The FE relocated the ALTCRISS (Alteino Long Term monitoring of Cosmic Rays on the ISS) payload hardware from the DC1 Docking Compartment to the Service Module (SM) and activated the experiment.  [The AST spectrometer and its kits, including the ALS return pouch and kits with materials (ESKILO) were stowed in the portside crew cabin (crew cabin 1). The ESA/RSC-Energia experiment ALTCRISS uses the AST spectrometer employed by VC8 guest cosmonaut Roberto Vittori last year in the DC1 for the Italian LAZIO (Low Altitude Zone Ionization Observatory) experiment. Progress 20 brought up a new shielding belt made of Nomex, containing polyethylene bricks and two new dosimeters in a dedicated pocket.]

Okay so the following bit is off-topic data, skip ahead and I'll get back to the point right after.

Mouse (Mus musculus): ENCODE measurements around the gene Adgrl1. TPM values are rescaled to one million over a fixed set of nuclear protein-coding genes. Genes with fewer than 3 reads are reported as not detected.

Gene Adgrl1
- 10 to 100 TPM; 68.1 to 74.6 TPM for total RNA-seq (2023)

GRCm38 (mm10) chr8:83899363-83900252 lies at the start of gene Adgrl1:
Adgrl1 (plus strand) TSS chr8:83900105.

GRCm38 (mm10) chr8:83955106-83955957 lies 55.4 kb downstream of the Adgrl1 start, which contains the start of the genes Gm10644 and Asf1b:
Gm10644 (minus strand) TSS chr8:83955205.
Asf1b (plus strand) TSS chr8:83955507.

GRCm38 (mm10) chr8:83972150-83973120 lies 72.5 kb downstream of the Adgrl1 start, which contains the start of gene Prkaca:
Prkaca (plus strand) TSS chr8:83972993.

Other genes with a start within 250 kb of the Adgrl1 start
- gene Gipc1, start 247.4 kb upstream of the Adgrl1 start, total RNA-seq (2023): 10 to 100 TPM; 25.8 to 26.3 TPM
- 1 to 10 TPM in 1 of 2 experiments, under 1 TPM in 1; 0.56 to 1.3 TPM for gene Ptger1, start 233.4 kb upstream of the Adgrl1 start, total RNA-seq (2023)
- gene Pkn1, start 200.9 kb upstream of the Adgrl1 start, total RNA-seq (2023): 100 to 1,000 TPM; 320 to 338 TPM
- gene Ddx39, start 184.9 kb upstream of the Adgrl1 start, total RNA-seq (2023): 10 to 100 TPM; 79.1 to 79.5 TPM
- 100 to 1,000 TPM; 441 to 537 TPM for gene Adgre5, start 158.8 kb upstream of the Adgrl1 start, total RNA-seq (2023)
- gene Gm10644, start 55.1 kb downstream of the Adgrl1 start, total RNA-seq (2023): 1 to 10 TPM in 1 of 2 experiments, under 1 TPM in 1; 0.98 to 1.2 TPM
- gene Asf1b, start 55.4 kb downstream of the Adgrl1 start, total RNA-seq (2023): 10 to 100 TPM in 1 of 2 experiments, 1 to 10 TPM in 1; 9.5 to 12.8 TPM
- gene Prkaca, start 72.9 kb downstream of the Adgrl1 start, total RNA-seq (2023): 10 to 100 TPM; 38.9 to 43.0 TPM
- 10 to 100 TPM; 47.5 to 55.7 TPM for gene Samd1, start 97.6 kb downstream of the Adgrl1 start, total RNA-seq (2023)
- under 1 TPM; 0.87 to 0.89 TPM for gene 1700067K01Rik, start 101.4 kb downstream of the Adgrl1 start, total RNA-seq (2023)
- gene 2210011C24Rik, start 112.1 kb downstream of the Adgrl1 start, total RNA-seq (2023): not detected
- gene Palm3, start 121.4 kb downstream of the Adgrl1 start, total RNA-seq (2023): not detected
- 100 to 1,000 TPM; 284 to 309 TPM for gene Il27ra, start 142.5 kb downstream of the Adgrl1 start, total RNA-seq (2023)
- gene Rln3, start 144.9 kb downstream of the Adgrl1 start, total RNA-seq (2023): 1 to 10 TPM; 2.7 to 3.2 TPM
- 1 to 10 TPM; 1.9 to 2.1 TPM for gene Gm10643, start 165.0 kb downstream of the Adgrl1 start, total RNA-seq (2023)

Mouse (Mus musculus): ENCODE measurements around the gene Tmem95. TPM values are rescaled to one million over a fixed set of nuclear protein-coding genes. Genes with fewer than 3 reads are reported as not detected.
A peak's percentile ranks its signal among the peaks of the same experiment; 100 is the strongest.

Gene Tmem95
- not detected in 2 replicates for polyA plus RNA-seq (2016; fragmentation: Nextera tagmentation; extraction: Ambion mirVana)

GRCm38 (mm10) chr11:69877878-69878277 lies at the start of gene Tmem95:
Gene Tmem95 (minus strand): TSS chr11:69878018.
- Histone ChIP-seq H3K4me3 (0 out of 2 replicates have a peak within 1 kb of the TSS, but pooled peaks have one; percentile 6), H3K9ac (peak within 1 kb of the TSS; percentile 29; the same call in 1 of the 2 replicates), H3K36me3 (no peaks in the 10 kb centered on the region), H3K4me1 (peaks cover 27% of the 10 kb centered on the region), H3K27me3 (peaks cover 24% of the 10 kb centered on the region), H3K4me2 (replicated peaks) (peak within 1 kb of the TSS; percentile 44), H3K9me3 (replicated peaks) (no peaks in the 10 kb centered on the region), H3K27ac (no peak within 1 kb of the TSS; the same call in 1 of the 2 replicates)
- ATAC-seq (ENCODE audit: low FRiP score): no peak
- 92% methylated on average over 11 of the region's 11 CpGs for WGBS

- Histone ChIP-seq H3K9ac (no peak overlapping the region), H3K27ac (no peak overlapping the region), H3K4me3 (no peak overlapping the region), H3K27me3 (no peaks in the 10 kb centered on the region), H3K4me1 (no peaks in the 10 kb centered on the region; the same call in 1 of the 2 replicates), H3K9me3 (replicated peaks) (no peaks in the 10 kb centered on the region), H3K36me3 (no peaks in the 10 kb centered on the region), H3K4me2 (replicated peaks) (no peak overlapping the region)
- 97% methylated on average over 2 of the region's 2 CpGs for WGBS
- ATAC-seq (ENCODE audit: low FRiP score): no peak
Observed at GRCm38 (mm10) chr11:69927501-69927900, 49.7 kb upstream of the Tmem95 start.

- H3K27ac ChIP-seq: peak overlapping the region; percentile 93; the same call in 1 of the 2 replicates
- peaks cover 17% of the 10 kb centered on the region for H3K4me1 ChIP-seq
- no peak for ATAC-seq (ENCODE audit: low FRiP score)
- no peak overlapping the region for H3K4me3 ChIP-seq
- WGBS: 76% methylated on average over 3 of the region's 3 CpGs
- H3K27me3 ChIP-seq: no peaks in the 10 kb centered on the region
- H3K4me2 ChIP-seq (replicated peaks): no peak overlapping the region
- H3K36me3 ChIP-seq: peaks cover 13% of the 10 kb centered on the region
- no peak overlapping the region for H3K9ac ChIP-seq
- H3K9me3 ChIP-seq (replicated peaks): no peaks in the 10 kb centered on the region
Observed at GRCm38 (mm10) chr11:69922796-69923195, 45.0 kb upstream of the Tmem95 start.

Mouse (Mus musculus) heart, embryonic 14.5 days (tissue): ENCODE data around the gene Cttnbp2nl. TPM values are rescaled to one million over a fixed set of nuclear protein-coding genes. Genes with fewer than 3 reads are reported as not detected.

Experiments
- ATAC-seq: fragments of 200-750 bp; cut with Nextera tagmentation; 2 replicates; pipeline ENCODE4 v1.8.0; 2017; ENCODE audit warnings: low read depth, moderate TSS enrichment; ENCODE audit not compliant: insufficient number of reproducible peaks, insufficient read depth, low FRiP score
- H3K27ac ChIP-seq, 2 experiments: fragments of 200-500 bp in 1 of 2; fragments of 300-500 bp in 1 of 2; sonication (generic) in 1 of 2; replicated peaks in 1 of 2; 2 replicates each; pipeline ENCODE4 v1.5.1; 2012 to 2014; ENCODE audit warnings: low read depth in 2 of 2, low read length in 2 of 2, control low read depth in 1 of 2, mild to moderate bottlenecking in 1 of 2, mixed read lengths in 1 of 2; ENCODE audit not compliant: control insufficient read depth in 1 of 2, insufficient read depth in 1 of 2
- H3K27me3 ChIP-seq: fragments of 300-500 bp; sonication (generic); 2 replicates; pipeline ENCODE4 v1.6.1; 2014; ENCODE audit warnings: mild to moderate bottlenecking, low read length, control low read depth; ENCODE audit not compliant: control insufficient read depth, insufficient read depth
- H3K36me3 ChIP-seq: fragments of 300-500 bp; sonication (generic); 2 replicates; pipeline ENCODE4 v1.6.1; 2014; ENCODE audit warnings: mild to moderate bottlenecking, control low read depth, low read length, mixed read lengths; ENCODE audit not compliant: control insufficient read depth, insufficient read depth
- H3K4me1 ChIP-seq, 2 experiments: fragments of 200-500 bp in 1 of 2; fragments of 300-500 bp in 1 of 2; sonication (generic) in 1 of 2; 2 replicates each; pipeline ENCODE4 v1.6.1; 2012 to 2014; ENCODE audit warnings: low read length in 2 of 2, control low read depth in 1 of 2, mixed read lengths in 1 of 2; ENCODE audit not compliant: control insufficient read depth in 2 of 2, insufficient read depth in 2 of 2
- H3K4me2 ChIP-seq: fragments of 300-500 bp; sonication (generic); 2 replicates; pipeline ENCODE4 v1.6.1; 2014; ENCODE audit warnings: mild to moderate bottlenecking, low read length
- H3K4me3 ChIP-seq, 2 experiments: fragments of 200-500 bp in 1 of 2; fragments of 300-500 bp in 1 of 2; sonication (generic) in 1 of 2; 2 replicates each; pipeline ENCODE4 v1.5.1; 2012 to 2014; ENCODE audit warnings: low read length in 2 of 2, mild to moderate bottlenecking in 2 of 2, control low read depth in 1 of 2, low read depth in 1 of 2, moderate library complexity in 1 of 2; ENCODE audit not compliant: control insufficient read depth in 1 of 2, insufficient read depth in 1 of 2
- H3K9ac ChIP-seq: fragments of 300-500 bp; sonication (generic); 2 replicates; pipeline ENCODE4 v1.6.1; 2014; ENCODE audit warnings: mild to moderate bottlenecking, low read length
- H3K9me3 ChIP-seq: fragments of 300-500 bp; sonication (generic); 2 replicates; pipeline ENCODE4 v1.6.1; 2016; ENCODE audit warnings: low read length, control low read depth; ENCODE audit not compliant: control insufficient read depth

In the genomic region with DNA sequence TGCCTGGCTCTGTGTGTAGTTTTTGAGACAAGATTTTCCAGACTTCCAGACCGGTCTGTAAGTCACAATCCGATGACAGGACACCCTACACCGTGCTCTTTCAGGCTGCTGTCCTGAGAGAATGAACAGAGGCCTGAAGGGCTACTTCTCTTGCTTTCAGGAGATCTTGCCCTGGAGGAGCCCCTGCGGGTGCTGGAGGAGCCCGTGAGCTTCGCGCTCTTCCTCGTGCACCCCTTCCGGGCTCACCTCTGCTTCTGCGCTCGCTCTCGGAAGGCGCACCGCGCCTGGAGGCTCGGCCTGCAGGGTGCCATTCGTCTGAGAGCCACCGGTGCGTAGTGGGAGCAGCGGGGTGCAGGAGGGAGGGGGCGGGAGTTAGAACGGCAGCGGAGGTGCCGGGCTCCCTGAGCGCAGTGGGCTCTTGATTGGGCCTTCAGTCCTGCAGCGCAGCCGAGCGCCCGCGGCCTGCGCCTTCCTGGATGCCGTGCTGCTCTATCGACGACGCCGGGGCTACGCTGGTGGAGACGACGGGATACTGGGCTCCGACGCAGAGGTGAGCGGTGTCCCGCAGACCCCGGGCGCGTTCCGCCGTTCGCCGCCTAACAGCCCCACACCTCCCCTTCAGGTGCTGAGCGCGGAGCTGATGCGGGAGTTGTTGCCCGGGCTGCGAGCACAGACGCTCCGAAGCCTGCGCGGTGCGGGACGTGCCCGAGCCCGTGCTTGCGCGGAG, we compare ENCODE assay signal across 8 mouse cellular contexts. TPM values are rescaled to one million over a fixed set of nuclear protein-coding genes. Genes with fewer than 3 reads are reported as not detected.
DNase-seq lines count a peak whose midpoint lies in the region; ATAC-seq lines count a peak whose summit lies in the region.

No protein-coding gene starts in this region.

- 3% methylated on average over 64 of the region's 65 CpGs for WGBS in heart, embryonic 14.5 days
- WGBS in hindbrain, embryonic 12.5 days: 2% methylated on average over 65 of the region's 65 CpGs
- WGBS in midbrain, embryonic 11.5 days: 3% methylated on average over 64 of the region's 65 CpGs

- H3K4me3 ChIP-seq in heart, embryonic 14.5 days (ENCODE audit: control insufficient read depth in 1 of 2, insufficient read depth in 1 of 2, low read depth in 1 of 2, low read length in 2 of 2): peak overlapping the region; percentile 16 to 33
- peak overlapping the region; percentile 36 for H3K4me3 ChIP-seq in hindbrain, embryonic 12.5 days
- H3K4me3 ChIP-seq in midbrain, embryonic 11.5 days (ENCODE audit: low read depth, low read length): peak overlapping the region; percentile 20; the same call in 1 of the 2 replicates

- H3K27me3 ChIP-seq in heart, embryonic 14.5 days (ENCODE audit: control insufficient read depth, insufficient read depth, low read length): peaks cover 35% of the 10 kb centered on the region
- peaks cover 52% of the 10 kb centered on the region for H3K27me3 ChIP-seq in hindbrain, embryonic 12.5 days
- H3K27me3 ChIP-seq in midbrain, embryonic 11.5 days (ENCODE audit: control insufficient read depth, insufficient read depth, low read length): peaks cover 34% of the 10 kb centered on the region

Using the gear gathered yesterday by Tokarev for water sampling, the CDR today collected KAV condensate water samples upstream of the Gas-Liquid Mixture Filter (FGS) of the SRVK-2M condensate water processor into a temporarily installed KAV humidity condensate container (#6577), for return to Earth.

McArthur transferred the backup SODF (Station Operations Data File) DVD from Progress 20, thus completing another task from his post-20P unpack list, and configured the CD Library (Vol. II) for transfer to the Russian Segment (RS) when the hatches are closed in preparation for the spacewalk from the RS.

Bill also readied the Nikon F5 digital EVA camera with the 28-mm lens for the spacewalk, leaving it connected to vehicle power in the Lab until it is moved to the RS.

Later, the CDR continued preparing the EVA tools required for the external activities.